CollectionsElection
IN THE NEWS

Election

FEATURED ARTICLES
NEWS
December 7, 1989 | By David Johnston and Mike Schurman, Special to The Inquirer
Mayor J. Edward Kline resigned last night, one month after residents of this island town north of Atlantic City voted to change the form of city government in what Kline acknowledged was a referendum on his leadership. Kline - a contractor who also last month lost a bid for a third Assembly term - did not appear at the City Commission meeting at which his resignation was announced. Thomas R. Burns, a recently retired state police lieutenant, was sworn in to complete Kline's term as a commissioner.
NEWS
May 22, 2013
Polls are open from 7 a.m. to 8 p.m. Tuesday.   To report problems: Philadelphia 215-686-3462 or phillyelection.com. Bucks 215-348-6154 or buckscounty.org. Chester 610-344-6410 or chesco.org. Delaware 610-891-4673 or co.delaware.pa.us/depts/election.html. Montgomery 610-278-3275 or montcopa.org.
NEWS
May 12, 2016 | By Chris Brennan and Jeremy Roebuck, STAFF WRITERS
State Sen. Larry Farnese of Philadelphia was accused in a federal indictment Tuesday of using a $6,000 bribe to sway a 2011 election for Democratic ward leader in Center City's Eighth Ward. Farnese, according to the U.S. Department of Justice, paid $6,000 to fund a college-study-abroad program for the daughter of a committeewoman in the ward, Ellen Chapman, who was also charged in the indictment. Chapman "had originally intended to support a different candidate in the ward leader election" but switched her vote to help Farnese, according to federal prosecutors.
NEWS
November 3, 1986
This has not been a particularly elevating or inspiring election campaign. This may be why voters have responded so far with uncommon apathy. However, there has seldom been an election in which the choices have been as good. In some races, at least, even if your candidate loses, you can rest assured the winner will also do a pretty good job. Take the two statewide races. Either Lt. Gov. William W. Scranton, the Republican candidate, or former Auditor General Robert P. Casey, the Democrat, should make a good governor.
NEWS
April 10, 1987 | By Ron Gower, Special to The Inquirer
Claude Andrews said he just plain forgot. Kay Fritzinger said she's stepping aside to make room for her son. Charles Wehr said he's too busy. And so, finally, we have the answer to the political question: What if they held an election and nobody ran? It's about to happen in this tiny Carbon County community of 486 people, where the three aforementioned Borough Council members aren't running for re- election to the seven-member panel next month. There are no challengers, either.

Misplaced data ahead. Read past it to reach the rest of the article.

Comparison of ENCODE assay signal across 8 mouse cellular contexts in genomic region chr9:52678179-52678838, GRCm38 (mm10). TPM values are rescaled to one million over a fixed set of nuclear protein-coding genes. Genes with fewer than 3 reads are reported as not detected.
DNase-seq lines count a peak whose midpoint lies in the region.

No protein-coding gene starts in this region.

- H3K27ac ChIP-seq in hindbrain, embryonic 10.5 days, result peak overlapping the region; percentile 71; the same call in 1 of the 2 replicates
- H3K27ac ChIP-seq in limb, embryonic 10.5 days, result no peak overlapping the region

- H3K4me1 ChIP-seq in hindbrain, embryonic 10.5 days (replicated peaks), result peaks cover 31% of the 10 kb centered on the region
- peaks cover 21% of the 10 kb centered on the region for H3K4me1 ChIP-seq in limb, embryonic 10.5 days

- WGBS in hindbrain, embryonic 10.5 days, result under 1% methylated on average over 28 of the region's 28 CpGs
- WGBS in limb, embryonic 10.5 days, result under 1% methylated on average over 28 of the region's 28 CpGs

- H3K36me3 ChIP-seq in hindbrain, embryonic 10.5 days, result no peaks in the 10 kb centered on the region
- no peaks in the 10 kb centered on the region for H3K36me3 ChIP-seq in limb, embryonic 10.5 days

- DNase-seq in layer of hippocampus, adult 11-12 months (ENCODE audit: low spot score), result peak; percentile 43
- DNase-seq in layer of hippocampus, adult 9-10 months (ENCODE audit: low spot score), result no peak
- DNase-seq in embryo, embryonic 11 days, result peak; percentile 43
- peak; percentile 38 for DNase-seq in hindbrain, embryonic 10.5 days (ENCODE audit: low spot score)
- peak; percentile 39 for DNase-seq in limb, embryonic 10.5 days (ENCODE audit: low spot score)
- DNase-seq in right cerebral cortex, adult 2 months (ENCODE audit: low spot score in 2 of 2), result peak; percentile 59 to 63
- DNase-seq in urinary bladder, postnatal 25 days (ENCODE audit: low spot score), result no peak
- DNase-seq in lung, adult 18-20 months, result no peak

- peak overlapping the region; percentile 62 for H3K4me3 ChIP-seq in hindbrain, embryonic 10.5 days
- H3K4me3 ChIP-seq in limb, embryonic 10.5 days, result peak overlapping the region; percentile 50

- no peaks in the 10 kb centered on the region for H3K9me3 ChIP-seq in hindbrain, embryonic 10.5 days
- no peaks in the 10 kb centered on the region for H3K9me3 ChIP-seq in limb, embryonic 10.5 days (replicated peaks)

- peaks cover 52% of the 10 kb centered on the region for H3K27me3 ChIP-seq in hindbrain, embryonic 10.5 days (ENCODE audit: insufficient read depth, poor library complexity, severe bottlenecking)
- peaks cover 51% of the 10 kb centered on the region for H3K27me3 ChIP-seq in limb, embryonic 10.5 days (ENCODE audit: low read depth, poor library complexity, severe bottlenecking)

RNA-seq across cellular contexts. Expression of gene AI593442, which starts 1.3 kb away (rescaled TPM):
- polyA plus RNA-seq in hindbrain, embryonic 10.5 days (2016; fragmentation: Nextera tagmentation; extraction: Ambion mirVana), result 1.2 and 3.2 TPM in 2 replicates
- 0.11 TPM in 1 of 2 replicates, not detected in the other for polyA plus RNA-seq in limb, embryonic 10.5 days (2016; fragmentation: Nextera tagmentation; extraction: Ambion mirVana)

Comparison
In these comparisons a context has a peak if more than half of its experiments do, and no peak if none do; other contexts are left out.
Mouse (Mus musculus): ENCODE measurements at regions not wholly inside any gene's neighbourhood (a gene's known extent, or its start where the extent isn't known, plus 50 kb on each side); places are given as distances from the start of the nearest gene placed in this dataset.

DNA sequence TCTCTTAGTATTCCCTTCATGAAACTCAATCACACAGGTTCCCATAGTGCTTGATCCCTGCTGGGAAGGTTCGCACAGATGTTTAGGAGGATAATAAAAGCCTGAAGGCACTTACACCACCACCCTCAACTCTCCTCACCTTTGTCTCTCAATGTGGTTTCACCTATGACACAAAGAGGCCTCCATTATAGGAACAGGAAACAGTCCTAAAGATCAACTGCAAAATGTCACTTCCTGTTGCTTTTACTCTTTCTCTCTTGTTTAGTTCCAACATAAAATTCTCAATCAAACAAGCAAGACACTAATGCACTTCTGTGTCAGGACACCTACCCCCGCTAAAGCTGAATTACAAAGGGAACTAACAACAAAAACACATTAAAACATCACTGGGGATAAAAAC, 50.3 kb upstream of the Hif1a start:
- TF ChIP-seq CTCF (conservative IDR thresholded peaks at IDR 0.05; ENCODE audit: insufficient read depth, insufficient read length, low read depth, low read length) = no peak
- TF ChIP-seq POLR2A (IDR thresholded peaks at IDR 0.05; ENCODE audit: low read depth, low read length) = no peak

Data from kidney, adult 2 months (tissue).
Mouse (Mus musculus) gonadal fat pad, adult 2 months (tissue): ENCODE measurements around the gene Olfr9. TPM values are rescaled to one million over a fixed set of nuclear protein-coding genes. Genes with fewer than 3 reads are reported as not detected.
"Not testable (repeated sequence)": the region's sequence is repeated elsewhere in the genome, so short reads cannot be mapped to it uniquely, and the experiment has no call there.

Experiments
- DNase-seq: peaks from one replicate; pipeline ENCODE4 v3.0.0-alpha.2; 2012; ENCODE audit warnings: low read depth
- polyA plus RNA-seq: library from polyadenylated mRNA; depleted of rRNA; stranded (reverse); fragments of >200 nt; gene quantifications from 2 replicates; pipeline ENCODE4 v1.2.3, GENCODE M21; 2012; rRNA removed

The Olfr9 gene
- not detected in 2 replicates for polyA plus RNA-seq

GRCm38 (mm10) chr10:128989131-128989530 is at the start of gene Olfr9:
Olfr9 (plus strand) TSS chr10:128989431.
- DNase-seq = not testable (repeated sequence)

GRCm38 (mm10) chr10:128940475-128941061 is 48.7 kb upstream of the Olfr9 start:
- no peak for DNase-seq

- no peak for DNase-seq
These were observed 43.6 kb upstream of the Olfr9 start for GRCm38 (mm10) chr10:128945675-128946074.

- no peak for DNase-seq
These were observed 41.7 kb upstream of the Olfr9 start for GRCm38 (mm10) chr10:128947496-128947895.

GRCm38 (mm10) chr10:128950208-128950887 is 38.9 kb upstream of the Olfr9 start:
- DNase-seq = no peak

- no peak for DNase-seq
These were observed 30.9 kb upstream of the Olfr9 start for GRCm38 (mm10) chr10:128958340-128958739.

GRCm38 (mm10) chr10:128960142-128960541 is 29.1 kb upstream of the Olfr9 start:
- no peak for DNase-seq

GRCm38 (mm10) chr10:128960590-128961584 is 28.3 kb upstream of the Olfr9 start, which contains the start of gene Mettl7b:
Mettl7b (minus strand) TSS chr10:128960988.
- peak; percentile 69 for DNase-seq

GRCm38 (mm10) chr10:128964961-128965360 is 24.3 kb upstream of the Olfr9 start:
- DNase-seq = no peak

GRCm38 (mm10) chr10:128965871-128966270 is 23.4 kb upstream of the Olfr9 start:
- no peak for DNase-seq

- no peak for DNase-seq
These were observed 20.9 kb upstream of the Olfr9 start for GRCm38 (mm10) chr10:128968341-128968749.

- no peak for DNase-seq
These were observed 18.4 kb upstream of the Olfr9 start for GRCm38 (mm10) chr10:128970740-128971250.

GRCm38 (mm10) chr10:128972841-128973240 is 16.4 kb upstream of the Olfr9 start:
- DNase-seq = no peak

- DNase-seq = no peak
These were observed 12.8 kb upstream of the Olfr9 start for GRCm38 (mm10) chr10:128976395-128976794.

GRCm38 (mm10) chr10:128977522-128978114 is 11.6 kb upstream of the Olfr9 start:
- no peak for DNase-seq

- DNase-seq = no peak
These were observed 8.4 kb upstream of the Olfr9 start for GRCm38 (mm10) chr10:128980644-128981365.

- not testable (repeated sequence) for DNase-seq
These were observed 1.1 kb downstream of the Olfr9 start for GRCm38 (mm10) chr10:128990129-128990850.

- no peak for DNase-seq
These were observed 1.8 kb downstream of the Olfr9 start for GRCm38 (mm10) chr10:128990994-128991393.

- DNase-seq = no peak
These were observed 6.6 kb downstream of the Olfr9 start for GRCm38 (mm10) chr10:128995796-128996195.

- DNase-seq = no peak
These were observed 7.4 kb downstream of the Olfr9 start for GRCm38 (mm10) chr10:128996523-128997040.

NEWS
May 10, 1987 | Reuters
Zinzi Mandela (left), daughter of jailed black nationalist leader Nelson Mandela, joined an anti-apartheid demonstration by students at Witwatersrand University in Johannesburg on Monday, two days before the whites-only parliamentary election in South Africa. In the election, the ruling National Party was victorious, while major gains were made by the right-wing Conservative Party at the expense of the liberal Progressive Federal Party, which had campaigned for an end to apartheid.
NEWS
September 29, 1987 | By Fredric N. Tulsky, Inquirer Staff Writer
A local grand jury report on the May 1985 MOVE confrontation likely will not be public until after the November election, officials in the District Attorney's Office said yesterday. Terry Williamson, a spokesman for District Attorney Ronald D. Castille, said the grand jury probably would take additional testimony on certain aspects of the incident, in which 11 people were killed and 61 houses were destroyed by fire. Williamson said there was a "good possibility" that the report would not be complete and made public until after the election.
NEWS
May 5, 2008
PEOPLE ARE so excited about this election with a woman and a black man. You know what I would like to see in my lifetime - when the candidate from each other party goes up against each other, the person who wins is president and the loser is vice president. Now that's something to get excited about. Both parties would have to work together then. The political science students and the think tanks need to work on that. Food for thought. Linda J. Turner, Philadelphia
NEWS
April 27, 2016
President Hillary Clinton Democratic John Kasich Republican U.S. Senate Joe Sestak Democratic U.S. House Second District Dan Muroff Democratic Seventh District Mary Ellen Balchunis Democratic Eighth District Steve Santarsiero Democratic Brian Fitzpatrick Republican Pennsylvania Attorney General Josh Shapiro Democratic John Rafferty...
NEWS
November 3, 2008
FOR PRESIDENT BARACK OBAMA, our endorsement for president, has made this election about the biggest thing of all: America's future. STATE HOUSE RACES In the 140th District: The Northeast seat being vacated by George Kenney. Vote: BRENDAN BOYLE In the 172nd District: For the seat long held by John Perzel. Vote: RICH COSTELLO BALLOT QUESTIONS On whether to establish a city Department of Parks and Recreation. Vote: YES On whether city residents whose civil-service test scores are identical to those of out-of-town test-takers should get priority for jobs.